The red-hot U.S. farm land market is cooling with prices for prime acreage steady to lower so far this autumn but holding up better than expected with grain prices near four-year lows, farm managers and auctioneers said on Friday.

"It's getting softer but there's no panic in the streets. The market is taking a breather," said Jim Farrell, head of Omaha, Nebraska-based Farmers National, the largest U.S. farm management company.

The annual season for farmland sales and rent negotiations is in the spotlight for the next four months with farmers, bankers and farm managers nervously waiting to see if the consensus for a soft landing in prices holds. Land acts as the main collateral for farm loans and farmer spending.

"The high-quality farm land is maintaining its value and we're seeing a little bit of retracement in the lower-quality land. There hasn't been a high number of transactions," said Randal Fransen, incoming president of the Illinois Society of Professional Farm Managers and Rural Appraisers.

The lack of any substantial amounts of land for sale so far is likely explained by most Corn Belt farmers being busy with harvest. But amounts offered will be watched carefully as more auctions get under way.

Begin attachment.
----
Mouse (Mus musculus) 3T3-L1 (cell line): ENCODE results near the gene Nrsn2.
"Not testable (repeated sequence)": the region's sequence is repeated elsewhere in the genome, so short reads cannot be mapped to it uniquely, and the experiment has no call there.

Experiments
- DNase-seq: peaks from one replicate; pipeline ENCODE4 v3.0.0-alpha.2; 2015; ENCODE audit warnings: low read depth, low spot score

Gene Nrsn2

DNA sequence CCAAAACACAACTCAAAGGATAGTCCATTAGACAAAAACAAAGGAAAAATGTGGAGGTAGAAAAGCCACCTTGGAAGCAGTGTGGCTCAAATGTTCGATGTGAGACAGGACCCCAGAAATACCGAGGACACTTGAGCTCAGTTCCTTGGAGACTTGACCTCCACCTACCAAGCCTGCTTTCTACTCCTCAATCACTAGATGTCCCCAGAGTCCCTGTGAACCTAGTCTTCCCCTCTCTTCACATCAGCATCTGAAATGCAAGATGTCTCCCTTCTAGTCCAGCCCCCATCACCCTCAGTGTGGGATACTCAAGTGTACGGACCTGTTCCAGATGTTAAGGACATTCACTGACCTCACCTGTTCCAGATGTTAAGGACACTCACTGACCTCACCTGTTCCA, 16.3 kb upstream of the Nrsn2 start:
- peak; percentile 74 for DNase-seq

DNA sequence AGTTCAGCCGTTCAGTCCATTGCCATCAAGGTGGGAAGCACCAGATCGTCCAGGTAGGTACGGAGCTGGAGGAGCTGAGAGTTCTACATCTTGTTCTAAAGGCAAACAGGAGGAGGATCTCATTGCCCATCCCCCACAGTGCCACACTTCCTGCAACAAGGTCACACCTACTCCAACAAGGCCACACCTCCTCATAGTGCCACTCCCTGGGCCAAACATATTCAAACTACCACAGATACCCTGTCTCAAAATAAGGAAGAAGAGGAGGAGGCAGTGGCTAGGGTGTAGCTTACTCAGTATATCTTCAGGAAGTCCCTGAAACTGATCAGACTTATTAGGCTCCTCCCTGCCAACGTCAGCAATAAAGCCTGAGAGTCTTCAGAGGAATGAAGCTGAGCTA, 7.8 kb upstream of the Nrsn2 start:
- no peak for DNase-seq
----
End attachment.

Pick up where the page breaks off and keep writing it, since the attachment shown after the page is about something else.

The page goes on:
"There still isn't much land on the market," said Randy Hertz, head of Hertz Farm Management in Nevada, Iowa.

With benchmark corn prices down 40 percent from their record highs in 2013, the drop in land returns has fed fears of a crash in land values. In some locations, prime corn land producing 200 bushels an acre has sold for 5 to 10 percent below last year's record highs while less fertile land has gone for as much as 20 percent lower, auctioneers said.

But the peculiarities of the farm land market have helped prop up demand. Low interest rates have cut farmer returns from the bond market but also made borrowing to buy land easier. But wild card factors for farmers include who your neighbors are, what they farm, their children and your own.

"We've certainly seen the high-quality, highly sought-after farms have not dropped much," Hertz said.

Hertz cited a sale of 80 acres in southeastern Iowa just last month.

"This 80 was right across the road from a hog production unit and the farmer really wanted it," Hertz said. "A great farm, high quality; a good, rectangle shape. He had a neighbor who pushed him and it sold for $14,500 an acre," he said.

Land owners are also seen less likely to sharply cut rents than work out more flexible contracts.

"On most of our leases if there is any negotiation we're talking with the operator to put a variable component in the place which would allow us to be paid more rent if the market turns around," Farrell said. "If we agree to a discount on a lease, we're asking for a variable rate component."